Approaching our final days in Setrawa, Jen and I ventured out to the surrounding areas on our run-until-the-heat-makes-us-walk time in the morning. We have discovered manicured fields almost void of crops and cool orchards hiding in the shade of dunes. We spotted a herd of deer, piles of peacocks, and one morning nomadic Jain nuns: six woman clad head-cover to bare feet in loose white fabric. Coming off a sand path from nowhere, each carried a small white broom and a large tin pot, also wrapped in white cloth. They were accompanied by two female youths in pastel selwar suits. The entire company were wearing medical masks giving the impression that they were sedately escaping a tuberculosis epidemic.
Their soothing presence turned me inside out in introspection for the rest of the morning. But events of the day spun me around and I was turned right side out. First, I witnessed the most exciting variation on a Tupperware party. Brought by a door-to-door pedler, unwrapped from an enormous bundle, were over 50 brilliant saris piled in two towers on the floor of my home. The poor peddler was surrounded by Setrawa's most aggressive women, one of which, my mum, chased another around the room in pursuit of the best sari. My eye is not distinguished enough to determine what sets one sari apart, but it had the women screaming. After that excitement I had to remove the infected fingernail of Rakhi, my 13 year old sister and later carry Sonu, my 10 year old sister, to the hospital.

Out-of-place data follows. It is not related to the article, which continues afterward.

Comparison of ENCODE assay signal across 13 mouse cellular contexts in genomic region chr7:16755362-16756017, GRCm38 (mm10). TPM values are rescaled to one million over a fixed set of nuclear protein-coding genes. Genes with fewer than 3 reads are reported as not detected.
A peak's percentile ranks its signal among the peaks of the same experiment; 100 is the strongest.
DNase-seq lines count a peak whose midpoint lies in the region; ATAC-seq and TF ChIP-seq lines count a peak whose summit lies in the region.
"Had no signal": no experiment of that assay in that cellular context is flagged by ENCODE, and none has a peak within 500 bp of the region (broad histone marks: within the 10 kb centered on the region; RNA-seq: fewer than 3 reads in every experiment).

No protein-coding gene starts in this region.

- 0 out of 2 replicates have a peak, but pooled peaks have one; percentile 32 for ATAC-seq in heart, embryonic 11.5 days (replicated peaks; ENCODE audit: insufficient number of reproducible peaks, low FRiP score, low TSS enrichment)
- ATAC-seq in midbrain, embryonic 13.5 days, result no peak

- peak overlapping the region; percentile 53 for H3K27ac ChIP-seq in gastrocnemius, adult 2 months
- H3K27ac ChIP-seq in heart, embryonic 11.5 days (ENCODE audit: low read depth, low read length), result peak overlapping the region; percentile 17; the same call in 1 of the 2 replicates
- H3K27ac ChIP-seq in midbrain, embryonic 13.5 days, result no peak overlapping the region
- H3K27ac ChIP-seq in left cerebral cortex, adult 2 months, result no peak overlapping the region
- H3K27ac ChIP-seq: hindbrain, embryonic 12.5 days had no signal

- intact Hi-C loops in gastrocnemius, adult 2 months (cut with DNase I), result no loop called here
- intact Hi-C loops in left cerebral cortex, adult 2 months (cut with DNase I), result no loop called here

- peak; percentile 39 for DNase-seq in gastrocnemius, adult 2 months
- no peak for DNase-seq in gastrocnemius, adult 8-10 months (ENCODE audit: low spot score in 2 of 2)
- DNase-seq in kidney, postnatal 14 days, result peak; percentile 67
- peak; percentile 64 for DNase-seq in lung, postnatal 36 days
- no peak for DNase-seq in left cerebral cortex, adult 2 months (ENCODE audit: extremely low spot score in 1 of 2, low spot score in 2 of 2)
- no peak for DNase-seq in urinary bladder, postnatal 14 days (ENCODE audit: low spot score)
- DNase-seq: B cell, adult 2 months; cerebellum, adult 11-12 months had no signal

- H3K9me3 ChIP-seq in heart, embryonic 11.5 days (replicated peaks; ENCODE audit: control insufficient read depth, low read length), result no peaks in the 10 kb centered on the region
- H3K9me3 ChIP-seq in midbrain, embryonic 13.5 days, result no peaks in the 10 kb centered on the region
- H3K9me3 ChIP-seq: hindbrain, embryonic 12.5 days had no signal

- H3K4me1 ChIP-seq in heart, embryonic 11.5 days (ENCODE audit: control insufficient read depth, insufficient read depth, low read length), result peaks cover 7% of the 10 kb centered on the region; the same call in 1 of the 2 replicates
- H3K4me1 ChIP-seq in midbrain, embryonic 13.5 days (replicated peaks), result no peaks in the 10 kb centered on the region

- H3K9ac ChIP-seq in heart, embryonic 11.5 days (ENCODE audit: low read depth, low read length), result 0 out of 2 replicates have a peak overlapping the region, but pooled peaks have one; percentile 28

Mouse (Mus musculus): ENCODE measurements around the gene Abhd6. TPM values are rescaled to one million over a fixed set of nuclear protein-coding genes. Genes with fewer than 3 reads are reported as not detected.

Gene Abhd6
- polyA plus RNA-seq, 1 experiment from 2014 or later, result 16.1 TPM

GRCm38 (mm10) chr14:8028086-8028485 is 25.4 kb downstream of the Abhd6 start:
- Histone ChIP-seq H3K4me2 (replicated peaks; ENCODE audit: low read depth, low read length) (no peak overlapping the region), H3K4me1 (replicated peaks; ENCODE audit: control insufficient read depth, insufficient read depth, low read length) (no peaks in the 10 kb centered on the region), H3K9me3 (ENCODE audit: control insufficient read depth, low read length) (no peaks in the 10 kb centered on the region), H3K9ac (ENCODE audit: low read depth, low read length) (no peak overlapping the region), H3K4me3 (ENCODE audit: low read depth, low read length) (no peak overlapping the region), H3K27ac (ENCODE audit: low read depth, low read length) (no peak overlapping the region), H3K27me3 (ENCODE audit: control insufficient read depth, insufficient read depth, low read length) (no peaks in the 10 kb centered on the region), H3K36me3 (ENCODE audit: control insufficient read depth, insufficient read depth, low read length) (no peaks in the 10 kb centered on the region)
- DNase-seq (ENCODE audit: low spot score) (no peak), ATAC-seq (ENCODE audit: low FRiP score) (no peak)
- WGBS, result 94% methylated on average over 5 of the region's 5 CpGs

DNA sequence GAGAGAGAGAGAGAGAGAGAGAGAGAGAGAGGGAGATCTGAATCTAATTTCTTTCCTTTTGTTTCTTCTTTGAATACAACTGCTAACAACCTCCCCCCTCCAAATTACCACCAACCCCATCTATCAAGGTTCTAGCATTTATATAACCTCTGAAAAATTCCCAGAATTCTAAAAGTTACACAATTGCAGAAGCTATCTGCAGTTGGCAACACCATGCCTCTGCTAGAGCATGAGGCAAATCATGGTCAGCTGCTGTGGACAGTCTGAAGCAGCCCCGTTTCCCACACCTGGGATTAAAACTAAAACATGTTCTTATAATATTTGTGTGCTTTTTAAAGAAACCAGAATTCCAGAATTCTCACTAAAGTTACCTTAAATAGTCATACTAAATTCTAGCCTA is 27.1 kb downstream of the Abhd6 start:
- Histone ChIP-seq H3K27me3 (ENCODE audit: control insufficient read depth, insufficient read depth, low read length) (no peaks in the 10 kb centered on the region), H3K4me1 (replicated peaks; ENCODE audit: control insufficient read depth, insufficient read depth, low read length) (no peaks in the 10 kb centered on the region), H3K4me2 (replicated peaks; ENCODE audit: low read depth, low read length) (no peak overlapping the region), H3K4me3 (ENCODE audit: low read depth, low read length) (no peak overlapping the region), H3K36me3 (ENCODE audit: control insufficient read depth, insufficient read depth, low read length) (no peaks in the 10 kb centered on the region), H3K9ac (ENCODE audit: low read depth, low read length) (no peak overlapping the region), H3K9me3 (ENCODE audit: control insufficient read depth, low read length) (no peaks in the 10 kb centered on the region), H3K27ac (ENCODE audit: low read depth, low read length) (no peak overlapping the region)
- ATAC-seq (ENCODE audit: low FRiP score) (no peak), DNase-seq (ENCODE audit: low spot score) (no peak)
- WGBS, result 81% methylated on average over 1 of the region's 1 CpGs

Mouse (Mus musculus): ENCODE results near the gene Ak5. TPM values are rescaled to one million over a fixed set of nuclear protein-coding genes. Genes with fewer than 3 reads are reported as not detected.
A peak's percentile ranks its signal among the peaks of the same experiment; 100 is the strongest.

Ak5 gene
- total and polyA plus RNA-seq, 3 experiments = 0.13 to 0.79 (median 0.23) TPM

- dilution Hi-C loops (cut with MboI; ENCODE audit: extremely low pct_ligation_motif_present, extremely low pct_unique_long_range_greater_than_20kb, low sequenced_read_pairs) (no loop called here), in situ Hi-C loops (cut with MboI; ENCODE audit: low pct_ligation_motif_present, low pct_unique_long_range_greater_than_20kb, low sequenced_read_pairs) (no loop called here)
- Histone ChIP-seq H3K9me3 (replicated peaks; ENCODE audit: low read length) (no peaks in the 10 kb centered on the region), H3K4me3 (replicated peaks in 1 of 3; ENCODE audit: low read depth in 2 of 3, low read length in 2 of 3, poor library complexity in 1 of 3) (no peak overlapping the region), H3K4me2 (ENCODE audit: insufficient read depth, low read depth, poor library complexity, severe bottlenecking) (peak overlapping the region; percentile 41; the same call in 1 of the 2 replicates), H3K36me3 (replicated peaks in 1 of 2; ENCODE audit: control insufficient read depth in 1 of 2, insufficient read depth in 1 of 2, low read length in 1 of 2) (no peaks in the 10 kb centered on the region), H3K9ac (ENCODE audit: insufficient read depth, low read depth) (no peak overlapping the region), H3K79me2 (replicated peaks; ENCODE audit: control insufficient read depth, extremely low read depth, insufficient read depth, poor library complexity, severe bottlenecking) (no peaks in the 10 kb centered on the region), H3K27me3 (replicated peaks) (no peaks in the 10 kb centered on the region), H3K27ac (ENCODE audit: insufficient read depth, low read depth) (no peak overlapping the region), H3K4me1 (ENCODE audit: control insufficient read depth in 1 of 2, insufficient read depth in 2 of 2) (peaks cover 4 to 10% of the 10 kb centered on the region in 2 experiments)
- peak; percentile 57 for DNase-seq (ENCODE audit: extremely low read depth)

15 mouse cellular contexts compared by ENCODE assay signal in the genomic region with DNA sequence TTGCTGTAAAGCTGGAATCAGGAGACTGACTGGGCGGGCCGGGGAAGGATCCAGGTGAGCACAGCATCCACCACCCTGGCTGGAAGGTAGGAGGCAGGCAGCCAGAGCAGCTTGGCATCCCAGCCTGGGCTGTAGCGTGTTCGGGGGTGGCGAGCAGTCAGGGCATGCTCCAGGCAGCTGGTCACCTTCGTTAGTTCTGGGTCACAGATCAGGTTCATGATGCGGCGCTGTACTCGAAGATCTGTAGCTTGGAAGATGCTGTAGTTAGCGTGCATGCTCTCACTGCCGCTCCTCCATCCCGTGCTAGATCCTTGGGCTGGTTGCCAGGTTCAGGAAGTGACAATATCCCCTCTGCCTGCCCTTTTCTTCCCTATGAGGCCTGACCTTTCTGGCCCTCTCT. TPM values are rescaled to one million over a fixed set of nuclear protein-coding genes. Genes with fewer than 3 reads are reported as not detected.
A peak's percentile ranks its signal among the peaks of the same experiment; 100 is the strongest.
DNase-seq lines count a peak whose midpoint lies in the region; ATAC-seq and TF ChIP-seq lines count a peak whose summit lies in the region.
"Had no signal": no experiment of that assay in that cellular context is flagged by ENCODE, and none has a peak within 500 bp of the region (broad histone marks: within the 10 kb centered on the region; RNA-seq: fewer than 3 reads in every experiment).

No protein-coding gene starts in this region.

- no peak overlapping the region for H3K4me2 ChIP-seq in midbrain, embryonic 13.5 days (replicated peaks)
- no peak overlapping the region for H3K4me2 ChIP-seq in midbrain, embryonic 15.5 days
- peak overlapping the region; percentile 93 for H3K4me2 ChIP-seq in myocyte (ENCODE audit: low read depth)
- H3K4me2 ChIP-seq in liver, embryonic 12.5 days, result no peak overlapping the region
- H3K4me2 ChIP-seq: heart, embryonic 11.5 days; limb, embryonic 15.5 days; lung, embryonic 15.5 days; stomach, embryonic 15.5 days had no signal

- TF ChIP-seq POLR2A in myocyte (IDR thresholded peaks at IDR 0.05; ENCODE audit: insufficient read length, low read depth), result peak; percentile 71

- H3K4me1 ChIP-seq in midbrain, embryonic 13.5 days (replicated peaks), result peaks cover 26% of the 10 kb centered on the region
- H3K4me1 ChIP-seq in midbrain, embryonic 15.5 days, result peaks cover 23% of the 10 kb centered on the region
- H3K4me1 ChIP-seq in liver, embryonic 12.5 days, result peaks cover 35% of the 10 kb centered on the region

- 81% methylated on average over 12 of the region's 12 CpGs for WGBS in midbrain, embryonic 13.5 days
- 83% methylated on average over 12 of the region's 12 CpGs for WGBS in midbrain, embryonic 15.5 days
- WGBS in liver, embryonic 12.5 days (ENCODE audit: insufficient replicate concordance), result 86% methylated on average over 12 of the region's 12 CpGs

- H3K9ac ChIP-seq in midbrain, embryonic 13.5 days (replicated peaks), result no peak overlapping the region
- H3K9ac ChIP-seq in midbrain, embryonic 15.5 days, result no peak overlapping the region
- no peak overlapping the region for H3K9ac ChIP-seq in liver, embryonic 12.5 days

A short walk from our house is a roadside hospital. The building is modest but surrounded by lush plants and large enough for several simultaneous operations. However, like all of Setrawa, it was void of furniture and looked functionless with rows of doors locked up. We cut through the eerily empty unlit halls to a small house on the other side. There were several women, each bundled up with their respective small child, already waiting in the shade of a tree.
Sonu had stepped on a large scorpion, so we were instructed to skip the queue, but then told to wait under a different tree, and finally to wait under the first tree with the maternal packages. The doctor was unavailable until afterlunch break. Meanwhile a middle aged man, using just his hands, moved the energy around Sonus foot by vigorously rushing his hand in the air above her injury. He finished by dropping her foot with a gentle thud to the sandy ground. I don't know what school of teaching this is, but I'm a convert, because the screaming Sonu was more soothed than when the doctor eventually swelled her foot with xylocane injections and an anti venom. All this cost 30 rupees (less than a Canadian dollar).
Each day here holds many unexpected and raw human experiences which I am grateful to sample. I have moved my whole self into a village family and truly existed here. I have attached myself to these people. Now, I leave behind nuns, scorpions, and violent sari shoppers. My prayers and my love will stay with the boxes of sweets and photos I gave, and I hope that as my memories fade with the photos, I retain the gift of a new perspective.